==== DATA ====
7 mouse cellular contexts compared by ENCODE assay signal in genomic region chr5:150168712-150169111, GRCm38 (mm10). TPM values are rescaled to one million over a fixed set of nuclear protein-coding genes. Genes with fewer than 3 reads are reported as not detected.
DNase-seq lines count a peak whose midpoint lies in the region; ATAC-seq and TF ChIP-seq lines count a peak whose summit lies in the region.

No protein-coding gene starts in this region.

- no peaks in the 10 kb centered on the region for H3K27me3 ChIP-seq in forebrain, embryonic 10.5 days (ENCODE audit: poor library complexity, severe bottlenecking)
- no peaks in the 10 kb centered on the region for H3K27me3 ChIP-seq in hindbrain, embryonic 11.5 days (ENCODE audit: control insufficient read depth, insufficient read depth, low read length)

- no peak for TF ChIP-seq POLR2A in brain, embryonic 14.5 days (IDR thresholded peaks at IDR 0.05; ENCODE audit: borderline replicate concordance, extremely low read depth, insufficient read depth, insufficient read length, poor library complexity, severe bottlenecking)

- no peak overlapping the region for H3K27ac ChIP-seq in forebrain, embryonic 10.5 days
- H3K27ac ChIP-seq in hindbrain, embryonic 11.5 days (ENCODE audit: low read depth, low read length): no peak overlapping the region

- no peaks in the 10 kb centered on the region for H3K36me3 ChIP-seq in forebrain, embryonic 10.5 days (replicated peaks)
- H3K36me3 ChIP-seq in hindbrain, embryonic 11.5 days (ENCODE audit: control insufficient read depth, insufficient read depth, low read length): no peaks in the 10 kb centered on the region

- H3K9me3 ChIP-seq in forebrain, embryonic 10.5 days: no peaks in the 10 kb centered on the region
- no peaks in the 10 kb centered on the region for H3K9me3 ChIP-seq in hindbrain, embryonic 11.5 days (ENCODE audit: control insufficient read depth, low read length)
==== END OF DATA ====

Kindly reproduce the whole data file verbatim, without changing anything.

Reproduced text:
7 mouse cellular contexts compared by ENCODE assay signal in genomic region chr5:150168712-150169111, GRCm38 (mm10). TPM values are rescaled to one million over a fixed set of nuclear protein-coding genes. Genes with fewer than 3 reads are reported as not detected.
DNase-seq lines count a peak whose midpoint lies in the region; ATAC-seq and TF ChIP-seq lines count a peak whose summit lies in the region.

No protein-coding gene starts in this region.

- no peaks in the 10 kb centered on the region for H3K27me3 ChIP-seq in forebrain, embryonic 10.5 days (ENCODE audit: poor library complexity, severe bottlenecking)
- no peaks in the 10 kb centered on the region for H3K27me3 ChIP-seq in hindbrain, embryonic 11.5 days (ENCODE audit: control insufficient read depth, insufficient read depth, low read length)

- no peak for TF ChIP-seq POLR2A in brain, embryonic 14.5 days (IDR thresholded peaks at IDR 0.05; ENCODE audit: borderline replicate concordance, extremely low read depth, insufficient read depth, insufficient read length, poor library complexity, severe bottlenecking)

- no peak overlapping the region for H3K27ac ChIP-seq in forebrain, embryonic 10.5 days
- H3K27ac ChIP-seq in hindbrain, embryonic 11.5 days (ENCODE audit: low read depth, low read length): no peak overlapping the region

- no peaks in the 10 kb centered on the region for H3K36me3 ChIP-seq in forebrain, embryonic 10.5 days (replicated peaks)
- H3K36me3 ChIP-seq in hindbrain, embryonic 11.5 days (ENCODE audit: control insufficient read depth, insufficient read depth, low read length): no peaks in the 10 kb centered on the region

- H3K9me3 ChIP-seq in forebrain, embryonic 10.5 days: no peaks in the 10 kb centered on the region
- no peaks in the 10 kb centered on the region for H3K9me3 ChIP-seq in hindbrain, embryonic 11.5 days (ENCODE audit: control insufficient read depth, low read length)